Chapter 1 Prebles Artforms 11th Edition
Terms in this set (12)
Work of Art
What the artist makes or puts in front of us for viewing. The visual object that embodies the idea the artist wanted to communicate.
A particular material along with its accompanying technique; a specific type of artistic technique or means of expression determined by the use of particular materials.
Works of art made with more than one medium.
The process of combining parts of various photographs in one photograph.
Art produced by those with no formal training, outside the established channels of art exhibition. Examples include art by self directed individuals, prison inmates, and insane persons.
Art of people who have had no formal, academic training, but whose works are part of an established tradition of style and craftsmanship. Examples include religious carvers, quilt makers, and shop-sign makers.
Art in which it is the artist's intention to present again or represent a particular subject, especially pertaining to realistic portrayal of subject matter.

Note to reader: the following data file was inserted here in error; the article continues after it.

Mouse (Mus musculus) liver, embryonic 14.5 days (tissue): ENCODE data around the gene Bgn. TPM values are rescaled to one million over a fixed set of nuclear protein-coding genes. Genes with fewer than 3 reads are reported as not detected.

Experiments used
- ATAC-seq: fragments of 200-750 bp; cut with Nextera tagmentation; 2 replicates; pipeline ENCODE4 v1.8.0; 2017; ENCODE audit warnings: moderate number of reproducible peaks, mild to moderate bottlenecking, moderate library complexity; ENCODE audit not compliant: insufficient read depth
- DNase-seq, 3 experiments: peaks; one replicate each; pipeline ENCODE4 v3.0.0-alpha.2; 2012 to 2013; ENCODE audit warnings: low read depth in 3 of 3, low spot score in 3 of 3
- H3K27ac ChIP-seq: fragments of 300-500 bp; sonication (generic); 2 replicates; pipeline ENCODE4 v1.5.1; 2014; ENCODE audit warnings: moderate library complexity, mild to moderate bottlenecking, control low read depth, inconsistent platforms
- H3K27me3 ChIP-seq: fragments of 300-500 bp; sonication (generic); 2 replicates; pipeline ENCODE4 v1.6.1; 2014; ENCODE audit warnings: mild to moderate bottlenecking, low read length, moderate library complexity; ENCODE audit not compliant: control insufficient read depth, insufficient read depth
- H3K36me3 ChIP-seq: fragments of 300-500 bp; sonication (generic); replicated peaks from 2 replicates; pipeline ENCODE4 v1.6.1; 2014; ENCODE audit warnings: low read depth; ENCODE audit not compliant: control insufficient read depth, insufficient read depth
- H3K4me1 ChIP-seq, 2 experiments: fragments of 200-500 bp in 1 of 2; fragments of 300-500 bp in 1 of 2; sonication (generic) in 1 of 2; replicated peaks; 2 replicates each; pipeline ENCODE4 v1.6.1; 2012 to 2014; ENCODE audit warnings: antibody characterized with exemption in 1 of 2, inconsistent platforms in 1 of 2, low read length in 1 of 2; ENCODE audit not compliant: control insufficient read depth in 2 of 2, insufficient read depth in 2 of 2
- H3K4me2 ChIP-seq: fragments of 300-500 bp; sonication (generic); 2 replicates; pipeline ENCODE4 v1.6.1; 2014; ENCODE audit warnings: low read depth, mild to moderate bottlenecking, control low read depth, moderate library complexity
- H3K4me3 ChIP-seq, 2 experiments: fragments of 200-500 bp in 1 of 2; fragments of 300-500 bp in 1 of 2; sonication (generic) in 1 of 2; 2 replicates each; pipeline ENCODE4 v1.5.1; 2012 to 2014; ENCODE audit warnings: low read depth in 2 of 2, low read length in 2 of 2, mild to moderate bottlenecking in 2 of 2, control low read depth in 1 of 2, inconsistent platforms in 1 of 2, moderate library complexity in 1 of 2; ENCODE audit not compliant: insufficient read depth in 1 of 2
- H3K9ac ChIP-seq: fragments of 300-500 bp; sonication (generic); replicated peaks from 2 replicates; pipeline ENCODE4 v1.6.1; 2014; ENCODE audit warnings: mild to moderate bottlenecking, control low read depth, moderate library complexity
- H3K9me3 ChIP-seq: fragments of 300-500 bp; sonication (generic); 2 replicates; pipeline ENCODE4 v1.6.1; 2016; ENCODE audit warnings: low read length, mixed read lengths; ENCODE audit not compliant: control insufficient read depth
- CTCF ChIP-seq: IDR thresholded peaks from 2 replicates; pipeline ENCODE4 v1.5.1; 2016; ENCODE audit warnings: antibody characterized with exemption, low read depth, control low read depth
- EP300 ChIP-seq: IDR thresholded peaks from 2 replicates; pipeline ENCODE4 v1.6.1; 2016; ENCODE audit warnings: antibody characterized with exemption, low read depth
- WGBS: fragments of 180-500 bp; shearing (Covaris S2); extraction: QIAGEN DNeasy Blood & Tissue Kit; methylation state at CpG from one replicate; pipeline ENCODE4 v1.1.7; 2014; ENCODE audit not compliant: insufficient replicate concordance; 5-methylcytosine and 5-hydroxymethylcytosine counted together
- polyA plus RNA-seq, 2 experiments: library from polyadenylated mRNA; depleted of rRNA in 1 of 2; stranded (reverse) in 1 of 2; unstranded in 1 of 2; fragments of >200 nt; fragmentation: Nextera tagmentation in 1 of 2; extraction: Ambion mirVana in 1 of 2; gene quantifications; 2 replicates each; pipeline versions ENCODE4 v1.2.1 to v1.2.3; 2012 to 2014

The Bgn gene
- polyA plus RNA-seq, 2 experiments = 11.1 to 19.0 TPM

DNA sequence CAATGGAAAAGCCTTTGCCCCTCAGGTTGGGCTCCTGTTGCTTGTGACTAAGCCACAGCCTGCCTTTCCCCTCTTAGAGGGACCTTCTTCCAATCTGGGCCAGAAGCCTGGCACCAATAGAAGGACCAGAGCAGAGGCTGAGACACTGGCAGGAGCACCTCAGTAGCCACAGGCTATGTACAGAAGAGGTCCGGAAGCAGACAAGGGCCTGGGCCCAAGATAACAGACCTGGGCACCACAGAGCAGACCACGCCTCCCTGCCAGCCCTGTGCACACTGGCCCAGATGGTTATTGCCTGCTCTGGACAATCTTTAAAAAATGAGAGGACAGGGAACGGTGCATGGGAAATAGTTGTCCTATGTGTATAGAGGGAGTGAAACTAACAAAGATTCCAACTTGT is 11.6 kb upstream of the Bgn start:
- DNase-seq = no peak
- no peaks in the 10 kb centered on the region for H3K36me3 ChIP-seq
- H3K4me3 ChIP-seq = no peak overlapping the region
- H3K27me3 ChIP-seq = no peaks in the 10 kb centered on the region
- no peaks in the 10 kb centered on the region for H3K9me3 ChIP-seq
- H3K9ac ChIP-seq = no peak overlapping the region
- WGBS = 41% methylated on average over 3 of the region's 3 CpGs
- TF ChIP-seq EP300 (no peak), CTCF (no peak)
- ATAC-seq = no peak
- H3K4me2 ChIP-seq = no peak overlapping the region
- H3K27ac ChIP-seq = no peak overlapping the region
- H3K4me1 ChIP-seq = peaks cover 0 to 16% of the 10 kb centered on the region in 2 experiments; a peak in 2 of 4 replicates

Art that is based on natural appearances but departs significantly from them. Forms are modified or changed to varying degrees.
Art without reference to anything outside itself-without representation. Also called "nonobjective"-without recognizable objects.
in the broadest sense, the total physical characteristics of an object or event. Usually describes the visual elements of a work of art that create meaning, for example: A huge, looming shape in a painting is a form that may create haunting or foreboding meaning.
Meaning or message communicated by a work of art, including its emotional intellectual, symbolic, thematic, and narrative connotations.
The symbolic meanings of subjects and signs used to convey ideas important to particular cultures or religions, and the conventions governing the use of such forms. For example, in traditional Christian Art a key symbolizes Saint Peter, to whom Christ gave the keys to the kingdom of heaven. An hourglass symbolizes the passage of time, etc.